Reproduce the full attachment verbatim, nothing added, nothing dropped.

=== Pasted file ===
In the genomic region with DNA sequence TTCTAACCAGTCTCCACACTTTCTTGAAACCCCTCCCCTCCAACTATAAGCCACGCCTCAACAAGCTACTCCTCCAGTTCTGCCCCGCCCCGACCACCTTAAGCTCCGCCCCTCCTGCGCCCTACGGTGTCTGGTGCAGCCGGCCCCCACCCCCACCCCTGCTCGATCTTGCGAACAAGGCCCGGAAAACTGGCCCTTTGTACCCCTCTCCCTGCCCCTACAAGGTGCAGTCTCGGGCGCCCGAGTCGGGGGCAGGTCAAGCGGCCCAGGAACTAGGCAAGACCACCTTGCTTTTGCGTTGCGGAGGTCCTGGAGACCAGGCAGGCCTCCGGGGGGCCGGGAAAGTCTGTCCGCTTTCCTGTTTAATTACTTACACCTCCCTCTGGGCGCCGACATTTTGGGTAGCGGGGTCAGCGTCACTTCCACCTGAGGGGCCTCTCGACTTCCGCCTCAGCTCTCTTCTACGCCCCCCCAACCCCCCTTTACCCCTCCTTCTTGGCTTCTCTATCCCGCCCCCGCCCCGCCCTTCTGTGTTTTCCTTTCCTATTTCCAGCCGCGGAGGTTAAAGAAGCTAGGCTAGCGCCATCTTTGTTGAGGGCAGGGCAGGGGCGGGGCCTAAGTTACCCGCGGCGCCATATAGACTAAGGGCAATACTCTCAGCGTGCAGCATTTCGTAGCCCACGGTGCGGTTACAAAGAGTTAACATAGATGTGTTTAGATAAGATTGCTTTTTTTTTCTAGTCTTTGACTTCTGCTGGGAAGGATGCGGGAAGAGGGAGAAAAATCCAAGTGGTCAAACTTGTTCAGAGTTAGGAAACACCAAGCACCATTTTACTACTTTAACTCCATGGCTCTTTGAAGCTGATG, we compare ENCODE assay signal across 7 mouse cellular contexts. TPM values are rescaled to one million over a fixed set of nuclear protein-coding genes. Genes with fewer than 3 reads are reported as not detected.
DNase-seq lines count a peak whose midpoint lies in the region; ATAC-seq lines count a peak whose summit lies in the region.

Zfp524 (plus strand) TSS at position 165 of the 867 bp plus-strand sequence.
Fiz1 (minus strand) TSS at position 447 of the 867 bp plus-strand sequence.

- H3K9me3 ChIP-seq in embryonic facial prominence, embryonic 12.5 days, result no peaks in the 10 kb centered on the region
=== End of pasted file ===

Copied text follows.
In the genomic region with DNA sequence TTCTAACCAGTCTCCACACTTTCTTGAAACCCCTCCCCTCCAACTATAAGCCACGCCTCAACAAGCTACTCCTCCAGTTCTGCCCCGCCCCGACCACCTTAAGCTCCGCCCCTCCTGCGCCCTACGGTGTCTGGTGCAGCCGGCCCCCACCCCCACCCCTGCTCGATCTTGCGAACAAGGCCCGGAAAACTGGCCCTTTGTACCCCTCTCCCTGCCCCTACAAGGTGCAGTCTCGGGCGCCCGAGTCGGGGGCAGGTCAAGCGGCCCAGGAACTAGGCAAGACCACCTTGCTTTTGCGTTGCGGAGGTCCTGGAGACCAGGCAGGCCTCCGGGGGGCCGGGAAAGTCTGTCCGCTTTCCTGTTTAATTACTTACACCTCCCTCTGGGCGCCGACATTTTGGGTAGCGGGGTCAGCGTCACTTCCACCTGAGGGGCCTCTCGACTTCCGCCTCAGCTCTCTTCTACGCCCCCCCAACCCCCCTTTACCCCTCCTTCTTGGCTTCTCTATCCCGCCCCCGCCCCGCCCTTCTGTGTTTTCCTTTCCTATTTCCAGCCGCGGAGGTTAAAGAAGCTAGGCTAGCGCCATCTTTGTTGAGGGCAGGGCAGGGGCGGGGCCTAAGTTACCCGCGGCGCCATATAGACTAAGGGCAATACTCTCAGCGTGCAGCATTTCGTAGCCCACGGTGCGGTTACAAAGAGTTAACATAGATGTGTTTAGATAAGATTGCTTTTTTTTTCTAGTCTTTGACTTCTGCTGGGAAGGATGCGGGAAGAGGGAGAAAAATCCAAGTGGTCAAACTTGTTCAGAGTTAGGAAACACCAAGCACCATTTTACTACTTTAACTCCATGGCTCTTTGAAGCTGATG, we compare ENCODE assay signal across 7 mouse cellular contexts. TPM values are rescaled to one million over a fixed set of nuclear protein-coding genes. Genes with fewer than 3 reads are reported as not detected.
DNase-seq lines count a peak whose midpoint lies in the region; ATAC-seq lines count a peak whose summit lies in the region.

Zfp524 (plus strand) TSS at position 165 of the 867 bp plus-strand sequence.
Fiz1 (minus strand) TSS at position 447 of the 867 bp plus-strand sequence.

- H3K9me3 ChIP-seq in embryonic facial prominence, embryonic 12.5 days, result no peaks in the 10 kb centered on the region